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Germany

Germany decides to contribute troops to US-led War on Terrorism

4, 000 German troops will be sent to Afghanistan to assist in the US-led fight against terrorism. But discussions over the operation are putting strain on the governing coalition.

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Preparing for a new operation

Speculation had been mounting for days as to whether the US had asked the German Government for military support. It increased on Tuesday morning when the SPD's parliamentary leader Peter Struck was called to Chancellor Schröder's office. And then around 1pm, the chancellor addressed the media personally.

"The German government is confident that this package will actively support the fight against international terrorism and fully meet our alliance obligations," Schröder said.

The package involves nearly four thousand troops, including transport planes for back-up purposes and evacuation of casualties.

The exact location and date of deployment is not yet known.

The same applies to the hundred special forces and the Fuchs armoured reconnaissance vehicle which can detect nuclear, biological and chemical agents.

Germany's largest military operation since World War II

The largest contingent will come from the navy. Their job will be to protect US vessels at sea. It's Germany's largest military operation since the Second World War.

"I don't think anyone who has to weigh up and make such decisions is particularly happy that it's become necessary - let's be honest about this. But at this point, you have to remember that this is only necessary because the international terrorism network is behaving in the way it is," Schröder said.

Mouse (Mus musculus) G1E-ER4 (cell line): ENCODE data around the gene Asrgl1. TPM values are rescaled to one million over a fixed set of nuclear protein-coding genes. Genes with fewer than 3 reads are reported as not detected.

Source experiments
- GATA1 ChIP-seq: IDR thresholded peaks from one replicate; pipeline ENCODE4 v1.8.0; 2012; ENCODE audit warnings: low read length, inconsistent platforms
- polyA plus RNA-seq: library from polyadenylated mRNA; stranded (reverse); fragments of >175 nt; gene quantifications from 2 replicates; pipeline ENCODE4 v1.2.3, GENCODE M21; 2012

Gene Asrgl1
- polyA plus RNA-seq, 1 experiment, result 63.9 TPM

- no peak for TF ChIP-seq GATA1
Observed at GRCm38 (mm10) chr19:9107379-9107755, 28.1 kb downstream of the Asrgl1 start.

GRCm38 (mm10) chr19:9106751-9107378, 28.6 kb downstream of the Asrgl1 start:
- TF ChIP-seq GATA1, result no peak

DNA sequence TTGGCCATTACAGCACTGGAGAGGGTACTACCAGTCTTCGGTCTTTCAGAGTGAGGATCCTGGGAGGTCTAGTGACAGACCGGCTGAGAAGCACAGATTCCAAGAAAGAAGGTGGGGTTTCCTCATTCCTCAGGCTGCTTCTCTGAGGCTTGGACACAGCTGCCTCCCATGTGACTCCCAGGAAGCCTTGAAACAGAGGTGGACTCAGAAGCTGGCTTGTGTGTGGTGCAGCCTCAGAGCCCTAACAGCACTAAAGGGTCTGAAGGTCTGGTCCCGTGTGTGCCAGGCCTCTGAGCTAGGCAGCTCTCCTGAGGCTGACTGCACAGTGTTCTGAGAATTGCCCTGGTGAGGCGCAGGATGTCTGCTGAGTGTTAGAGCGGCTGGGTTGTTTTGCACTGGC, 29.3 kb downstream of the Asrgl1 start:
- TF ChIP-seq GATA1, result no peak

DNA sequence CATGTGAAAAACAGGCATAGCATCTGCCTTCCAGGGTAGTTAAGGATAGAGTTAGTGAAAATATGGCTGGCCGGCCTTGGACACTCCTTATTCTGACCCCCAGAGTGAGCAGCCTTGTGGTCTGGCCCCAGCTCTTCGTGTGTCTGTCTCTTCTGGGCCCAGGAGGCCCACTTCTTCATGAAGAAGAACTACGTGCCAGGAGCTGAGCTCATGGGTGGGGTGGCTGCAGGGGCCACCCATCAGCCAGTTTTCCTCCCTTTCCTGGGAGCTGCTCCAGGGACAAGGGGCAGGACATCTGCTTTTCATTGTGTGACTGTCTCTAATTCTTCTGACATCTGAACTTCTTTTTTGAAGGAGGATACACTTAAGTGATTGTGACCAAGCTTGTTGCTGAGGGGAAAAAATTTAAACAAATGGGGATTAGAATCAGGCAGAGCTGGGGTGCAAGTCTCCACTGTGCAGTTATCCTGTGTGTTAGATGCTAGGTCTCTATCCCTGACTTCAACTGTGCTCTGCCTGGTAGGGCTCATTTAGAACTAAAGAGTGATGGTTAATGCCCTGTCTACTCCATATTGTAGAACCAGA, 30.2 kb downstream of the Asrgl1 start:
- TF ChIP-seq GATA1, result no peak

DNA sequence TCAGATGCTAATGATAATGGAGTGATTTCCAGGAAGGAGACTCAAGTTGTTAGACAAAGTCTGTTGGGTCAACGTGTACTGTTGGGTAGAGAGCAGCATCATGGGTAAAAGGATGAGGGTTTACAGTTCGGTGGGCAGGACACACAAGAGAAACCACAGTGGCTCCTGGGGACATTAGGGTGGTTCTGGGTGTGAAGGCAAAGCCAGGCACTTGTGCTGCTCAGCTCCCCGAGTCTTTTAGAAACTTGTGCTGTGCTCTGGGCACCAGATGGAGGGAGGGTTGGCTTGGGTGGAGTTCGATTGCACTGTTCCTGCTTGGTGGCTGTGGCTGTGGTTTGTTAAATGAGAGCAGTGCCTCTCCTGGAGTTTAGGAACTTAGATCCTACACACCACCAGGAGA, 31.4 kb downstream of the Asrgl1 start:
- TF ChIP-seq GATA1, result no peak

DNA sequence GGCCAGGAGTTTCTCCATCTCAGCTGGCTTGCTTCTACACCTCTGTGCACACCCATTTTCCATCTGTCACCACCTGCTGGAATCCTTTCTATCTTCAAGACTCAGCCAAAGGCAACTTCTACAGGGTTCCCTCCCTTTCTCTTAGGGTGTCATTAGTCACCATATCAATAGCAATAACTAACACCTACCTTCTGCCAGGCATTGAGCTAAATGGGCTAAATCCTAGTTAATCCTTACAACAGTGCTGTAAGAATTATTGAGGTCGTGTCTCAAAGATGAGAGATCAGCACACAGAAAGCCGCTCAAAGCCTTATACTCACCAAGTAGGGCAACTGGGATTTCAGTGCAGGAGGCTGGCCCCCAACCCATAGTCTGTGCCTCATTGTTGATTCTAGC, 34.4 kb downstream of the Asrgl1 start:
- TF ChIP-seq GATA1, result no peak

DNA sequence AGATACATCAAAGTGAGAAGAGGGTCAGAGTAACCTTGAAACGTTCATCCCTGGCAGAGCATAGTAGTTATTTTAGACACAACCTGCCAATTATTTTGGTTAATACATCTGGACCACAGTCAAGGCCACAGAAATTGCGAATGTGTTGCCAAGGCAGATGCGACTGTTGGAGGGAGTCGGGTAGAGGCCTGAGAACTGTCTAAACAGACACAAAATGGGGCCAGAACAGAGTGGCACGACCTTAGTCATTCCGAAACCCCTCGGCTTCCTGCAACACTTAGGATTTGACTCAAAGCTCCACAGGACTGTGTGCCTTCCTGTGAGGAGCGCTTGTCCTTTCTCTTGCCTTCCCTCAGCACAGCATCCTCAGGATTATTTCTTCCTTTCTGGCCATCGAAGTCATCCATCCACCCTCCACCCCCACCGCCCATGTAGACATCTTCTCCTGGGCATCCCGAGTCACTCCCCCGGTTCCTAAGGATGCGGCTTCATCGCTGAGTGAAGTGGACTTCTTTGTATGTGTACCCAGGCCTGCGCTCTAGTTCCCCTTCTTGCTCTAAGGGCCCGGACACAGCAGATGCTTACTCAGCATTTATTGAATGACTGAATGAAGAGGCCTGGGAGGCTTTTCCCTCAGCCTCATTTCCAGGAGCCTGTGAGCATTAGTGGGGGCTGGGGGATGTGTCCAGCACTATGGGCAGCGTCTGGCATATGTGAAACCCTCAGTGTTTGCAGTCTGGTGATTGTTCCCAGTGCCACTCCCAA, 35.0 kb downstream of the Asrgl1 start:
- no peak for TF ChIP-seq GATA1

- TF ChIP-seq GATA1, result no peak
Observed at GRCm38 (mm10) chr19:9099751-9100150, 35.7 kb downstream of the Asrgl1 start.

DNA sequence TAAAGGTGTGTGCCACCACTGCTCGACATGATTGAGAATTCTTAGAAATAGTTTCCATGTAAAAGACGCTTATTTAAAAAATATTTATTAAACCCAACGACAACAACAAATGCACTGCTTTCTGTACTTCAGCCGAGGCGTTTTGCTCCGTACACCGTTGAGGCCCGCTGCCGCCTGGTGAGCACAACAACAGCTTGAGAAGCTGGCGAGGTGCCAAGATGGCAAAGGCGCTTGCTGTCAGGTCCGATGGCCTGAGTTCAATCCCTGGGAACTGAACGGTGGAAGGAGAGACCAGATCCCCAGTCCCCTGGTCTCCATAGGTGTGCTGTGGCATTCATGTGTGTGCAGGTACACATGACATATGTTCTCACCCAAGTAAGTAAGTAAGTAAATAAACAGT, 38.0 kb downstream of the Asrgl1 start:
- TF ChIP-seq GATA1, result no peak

Even some of Schröder's own party have expressed doubts about the US-led bombing campaign in recent days. But in Tuesday's party meeting, the SDP presented a united front. But Schröder's pacifist junior coalition partner, the Greens, were clearing not so willing to oblige.

"We're talking about a fundamental decision as to whether we lend our support to a limited deployment of troops, or - which is the tendency in the Green party at the moment - we say the US strategy is completely unreasonable and the bombing campaign should be stopped," Green top politician Angeliak Beer said.

But even if the Greens are unhappy about it - that is unlikely to prevent a deployment of German troops. The conservative opposition parties have already said they will support the decision providing the necessary parliamentary majority. The verdict of the German press was unanimous on Tuesday: the decision represents an historical change in German foreign policy.

"This military operation and even the request from the US represents a break with the past because for the first time Germany will have to engage in a war the outcome of which we can't predict. For the first time, German troops will be deployed abroad in a whole range of areas including perhaps active combat," Green politician Michael Möller said.

Put in this light, Michael Möller feels the reservations of many Germans more than understandable.